The Reserve Bank of India (RBI) has approved the transfer of Rs 87,416 crore surplus to the government for the financial year 2022-23. This amount is nearly three times higher than the previous year’s transfer of Rs 30,307 crore. The surge in surplus is attributed to increased income from the sale of foreign exchange reserves. Despite facing challenges such as rising yields on US treasuries, the RBI’s surplus transfer is expected to provide a significant boost to the government’s revenue.
Higher Surplus Transfer Driven by Foreign Exchange Sales:
Economists have pointed out that the major driver behind the bumper surplus transfer is the gains from record gross foreign exchange sales in the fiscal year 2022-23. The RBI’s sales of foreign exchange reserves, estimated to be around $206 million until February 2023, significantly contributed to the increased surplus. However, the profits were partially offset by higher provisioning on mark-to-market losses on foreign securities. Additionally, the higher contingency buffer of 6 percent, compared to 5.5 percent in the past, also impacted the profit margin.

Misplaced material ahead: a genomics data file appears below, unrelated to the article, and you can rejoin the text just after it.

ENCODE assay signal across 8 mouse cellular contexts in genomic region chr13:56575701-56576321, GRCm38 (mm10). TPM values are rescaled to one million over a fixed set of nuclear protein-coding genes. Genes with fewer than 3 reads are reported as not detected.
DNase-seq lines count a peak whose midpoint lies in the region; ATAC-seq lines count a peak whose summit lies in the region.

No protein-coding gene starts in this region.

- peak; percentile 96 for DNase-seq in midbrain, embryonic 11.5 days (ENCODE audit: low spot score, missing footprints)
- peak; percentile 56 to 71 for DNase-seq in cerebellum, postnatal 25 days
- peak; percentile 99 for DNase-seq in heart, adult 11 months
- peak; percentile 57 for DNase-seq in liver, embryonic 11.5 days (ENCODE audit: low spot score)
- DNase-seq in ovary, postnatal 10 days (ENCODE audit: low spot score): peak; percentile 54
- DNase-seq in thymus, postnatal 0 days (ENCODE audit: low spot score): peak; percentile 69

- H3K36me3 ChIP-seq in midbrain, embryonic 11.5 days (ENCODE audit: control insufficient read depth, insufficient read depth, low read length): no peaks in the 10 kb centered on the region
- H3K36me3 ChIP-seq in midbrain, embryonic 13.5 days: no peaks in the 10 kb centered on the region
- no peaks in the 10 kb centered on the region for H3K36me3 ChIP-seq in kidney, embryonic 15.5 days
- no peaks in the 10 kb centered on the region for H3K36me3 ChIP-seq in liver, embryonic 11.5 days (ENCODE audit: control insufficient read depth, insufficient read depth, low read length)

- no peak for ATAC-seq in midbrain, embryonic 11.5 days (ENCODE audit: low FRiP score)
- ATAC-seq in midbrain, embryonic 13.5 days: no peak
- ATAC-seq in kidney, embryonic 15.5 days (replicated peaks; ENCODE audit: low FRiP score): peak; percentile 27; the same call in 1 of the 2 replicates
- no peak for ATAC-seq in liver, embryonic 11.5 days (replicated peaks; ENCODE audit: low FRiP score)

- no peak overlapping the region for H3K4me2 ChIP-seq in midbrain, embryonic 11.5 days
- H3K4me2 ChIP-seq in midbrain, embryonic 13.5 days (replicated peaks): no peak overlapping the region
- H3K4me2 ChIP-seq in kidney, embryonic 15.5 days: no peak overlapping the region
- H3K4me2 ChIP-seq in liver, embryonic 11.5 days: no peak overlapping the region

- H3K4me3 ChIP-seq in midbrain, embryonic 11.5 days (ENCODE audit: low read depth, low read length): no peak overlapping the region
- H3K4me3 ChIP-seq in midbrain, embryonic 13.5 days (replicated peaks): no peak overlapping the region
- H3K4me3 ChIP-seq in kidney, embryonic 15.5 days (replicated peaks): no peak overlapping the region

Offsetting Revenue Losses and Budget Expectations:
The surplus transfer of Rs 87,416 crore from the RBI to the central government is expected to bring in additional revenue of around 0.2 percent of GDP. This infusion of funds could help partially offset possible revenue losses due to lower tax revenues and divestment. The surplus amount aligns with the expectations set by the Union Budget, which estimated a surplus of Rs 48,000 crore from the central bank, public sector banks, and financial institutions for the current year.
Impact of Global and Domestic Economic Situation:
During its meeting, the RBI’s board reviewed the global and domestic economic situation, including the influence of current geopolitical developments. The central bank acknowledged the associated challenges and deliberated on its performance during the accounting year 2022-23. The approval of the Annual Report and accounts of the RBI for this period reflects the board’s confidence in the bank’s operations. Furthermore, the decision to maintain the contingency risk buffer at 6 percent demonstrates the RBI’s commitment to prudential financial management.